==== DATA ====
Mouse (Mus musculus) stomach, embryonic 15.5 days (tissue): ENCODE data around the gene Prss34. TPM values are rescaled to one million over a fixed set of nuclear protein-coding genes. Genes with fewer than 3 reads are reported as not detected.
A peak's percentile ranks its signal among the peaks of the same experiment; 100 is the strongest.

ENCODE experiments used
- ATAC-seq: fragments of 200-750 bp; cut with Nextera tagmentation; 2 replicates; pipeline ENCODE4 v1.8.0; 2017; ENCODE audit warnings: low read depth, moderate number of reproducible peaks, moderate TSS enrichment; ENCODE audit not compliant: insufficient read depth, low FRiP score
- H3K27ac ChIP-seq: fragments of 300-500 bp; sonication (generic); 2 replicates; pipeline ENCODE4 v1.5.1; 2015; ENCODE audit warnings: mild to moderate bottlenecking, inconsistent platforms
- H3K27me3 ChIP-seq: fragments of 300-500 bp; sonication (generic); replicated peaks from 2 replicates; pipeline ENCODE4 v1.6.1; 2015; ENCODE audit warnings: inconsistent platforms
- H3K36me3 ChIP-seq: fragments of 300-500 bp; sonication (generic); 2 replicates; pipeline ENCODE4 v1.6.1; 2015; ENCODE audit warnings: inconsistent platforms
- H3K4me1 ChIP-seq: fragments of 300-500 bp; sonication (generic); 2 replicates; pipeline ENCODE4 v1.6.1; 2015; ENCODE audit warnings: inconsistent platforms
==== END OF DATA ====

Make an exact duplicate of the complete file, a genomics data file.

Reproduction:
Mouse (Mus musculus) stomach, embryonic 15.5 days (tissue): ENCODE data around the gene Prss34. TPM values are rescaled to one million over a fixed set of nuclear protein-coding genes. Genes with fewer than 3 reads are reported as not detected.
A peak's percentile ranks its signal among the peaks of the same experiment; 100 is the strongest.

ENCODE experiments used
- ATAC-seq: fragments of 200-750 bp; cut with Nextera tagmentation; 2 replicates; pipeline ENCODE4 v1.8.0; 2017; ENCODE audit warnings: low read depth, moderate number of reproducible peaks, moderate TSS enrichment; ENCODE audit not compliant: insufficient read depth, low FRiP score
- H3K27ac ChIP-seq: fragments of 300-500 bp; sonication (generic); 2 replicates; pipeline ENCODE4 v1.5.1; 2015; ENCODE audit warnings: mild to moderate bottlenecking, inconsistent platforms
- H3K27me3 ChIP-seq: fragments of 300-500 bp; sonication (generic); replicated peaks from 2 replicates; pipeline ENCODE4 v1.6.1; 2015; ENCODE audit warnings: inconsistent platforms
- H3K36me3 ChIP-seq: fragments of 300-500 bp; sonication (generic); 2 replicates; pipeline ENCODE4 v1.6.1; 2015; ENCODE audit warnings: inconsistent platforms
- H3K4me1 ChIP-seq: fragments of 300-500 bp; sonication (generic); 2 replicates; pipeline ENCODE4 v1.6.1; 2015; ENCODE audit warnings: inconsistent platforms